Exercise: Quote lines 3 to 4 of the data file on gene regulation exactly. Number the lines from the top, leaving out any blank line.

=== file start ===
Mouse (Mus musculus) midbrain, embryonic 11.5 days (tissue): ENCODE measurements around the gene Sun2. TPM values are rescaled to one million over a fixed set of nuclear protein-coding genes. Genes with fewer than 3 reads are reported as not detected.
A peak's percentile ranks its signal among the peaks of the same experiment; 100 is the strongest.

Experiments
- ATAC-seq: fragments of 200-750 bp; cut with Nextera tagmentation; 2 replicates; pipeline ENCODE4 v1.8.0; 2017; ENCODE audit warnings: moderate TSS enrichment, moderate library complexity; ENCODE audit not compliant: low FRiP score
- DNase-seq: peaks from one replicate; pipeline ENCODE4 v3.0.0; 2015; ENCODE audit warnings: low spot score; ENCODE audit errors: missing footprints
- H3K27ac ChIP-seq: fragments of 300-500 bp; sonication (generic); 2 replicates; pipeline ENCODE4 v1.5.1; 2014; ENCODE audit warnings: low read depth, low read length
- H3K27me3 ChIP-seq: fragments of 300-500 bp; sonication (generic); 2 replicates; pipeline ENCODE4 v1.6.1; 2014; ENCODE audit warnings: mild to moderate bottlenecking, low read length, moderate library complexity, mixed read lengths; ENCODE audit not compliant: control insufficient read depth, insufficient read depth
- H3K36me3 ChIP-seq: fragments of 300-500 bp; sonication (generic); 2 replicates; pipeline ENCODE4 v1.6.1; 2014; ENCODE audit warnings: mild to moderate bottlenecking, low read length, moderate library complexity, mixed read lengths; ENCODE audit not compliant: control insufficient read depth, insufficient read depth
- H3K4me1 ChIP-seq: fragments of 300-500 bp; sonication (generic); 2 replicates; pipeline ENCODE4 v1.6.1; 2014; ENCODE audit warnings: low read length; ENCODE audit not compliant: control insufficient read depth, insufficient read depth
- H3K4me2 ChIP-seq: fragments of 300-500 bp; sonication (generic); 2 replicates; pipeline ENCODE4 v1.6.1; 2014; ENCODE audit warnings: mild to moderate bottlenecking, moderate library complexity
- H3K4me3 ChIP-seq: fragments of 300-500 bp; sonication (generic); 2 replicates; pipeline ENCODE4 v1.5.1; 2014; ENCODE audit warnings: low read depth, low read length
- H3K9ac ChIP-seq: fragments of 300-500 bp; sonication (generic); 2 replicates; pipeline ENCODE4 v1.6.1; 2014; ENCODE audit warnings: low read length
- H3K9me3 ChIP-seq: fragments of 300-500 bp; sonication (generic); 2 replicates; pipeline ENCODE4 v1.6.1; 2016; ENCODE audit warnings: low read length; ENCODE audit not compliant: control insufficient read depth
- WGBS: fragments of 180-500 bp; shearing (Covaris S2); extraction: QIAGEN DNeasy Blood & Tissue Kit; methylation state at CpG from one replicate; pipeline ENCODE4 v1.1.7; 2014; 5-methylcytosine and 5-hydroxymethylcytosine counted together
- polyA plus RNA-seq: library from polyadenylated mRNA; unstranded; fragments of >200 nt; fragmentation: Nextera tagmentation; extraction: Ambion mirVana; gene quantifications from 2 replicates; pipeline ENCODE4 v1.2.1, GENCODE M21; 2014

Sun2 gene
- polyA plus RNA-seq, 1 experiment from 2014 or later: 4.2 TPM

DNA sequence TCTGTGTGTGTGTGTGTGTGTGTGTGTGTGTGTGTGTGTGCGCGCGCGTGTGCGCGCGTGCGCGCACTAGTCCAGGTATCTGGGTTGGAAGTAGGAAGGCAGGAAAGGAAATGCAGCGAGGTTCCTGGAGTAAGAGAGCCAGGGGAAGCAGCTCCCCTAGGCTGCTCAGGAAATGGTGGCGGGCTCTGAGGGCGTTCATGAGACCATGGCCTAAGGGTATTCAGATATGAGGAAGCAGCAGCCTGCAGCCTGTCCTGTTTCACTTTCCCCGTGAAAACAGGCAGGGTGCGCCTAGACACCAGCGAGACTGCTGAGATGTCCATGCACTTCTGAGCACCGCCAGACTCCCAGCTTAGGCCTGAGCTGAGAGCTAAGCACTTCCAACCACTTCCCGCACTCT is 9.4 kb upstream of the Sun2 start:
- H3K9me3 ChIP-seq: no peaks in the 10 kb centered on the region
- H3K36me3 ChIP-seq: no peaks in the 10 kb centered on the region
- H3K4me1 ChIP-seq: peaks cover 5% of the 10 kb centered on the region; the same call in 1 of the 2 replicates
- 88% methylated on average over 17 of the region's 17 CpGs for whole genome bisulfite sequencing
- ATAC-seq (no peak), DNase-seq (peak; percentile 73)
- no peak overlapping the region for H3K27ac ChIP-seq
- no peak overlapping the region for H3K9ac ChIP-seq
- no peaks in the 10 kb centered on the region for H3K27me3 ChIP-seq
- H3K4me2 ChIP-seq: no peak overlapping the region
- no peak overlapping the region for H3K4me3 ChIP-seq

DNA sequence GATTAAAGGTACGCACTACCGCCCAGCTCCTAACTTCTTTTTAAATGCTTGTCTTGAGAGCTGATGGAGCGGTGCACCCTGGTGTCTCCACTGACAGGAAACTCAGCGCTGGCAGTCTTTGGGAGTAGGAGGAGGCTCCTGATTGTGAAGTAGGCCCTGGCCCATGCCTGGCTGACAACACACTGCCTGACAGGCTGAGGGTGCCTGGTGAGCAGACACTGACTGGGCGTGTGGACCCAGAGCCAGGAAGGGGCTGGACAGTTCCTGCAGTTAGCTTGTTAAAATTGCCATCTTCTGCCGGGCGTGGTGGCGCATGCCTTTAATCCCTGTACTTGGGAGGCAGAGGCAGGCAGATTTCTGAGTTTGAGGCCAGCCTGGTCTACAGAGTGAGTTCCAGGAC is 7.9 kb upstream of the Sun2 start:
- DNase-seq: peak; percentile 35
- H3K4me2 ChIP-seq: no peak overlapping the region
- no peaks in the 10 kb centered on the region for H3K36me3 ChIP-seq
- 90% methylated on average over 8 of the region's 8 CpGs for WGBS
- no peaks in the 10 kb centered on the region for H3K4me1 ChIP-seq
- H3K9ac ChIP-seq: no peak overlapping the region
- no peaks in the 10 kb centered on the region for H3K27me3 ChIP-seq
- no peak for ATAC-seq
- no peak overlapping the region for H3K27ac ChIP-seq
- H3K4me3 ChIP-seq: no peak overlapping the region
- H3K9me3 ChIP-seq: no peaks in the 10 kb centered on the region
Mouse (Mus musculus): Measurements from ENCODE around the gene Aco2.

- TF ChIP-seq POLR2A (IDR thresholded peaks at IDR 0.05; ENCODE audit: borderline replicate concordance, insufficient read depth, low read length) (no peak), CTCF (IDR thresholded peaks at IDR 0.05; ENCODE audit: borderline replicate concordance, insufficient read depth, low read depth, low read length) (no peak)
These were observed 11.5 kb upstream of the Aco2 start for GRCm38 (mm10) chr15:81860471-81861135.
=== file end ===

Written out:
Experiments
- ATAC-seq: fragments of 200-750 bp; cut with Nextera tagmentation; 2 replicates; pipeline ENCODE4 v1.8.0; 2017; ENCODE audit warnings: moderate TSS enrichment, moderate library complexity; ENCODE audit not compliant: low FRiP score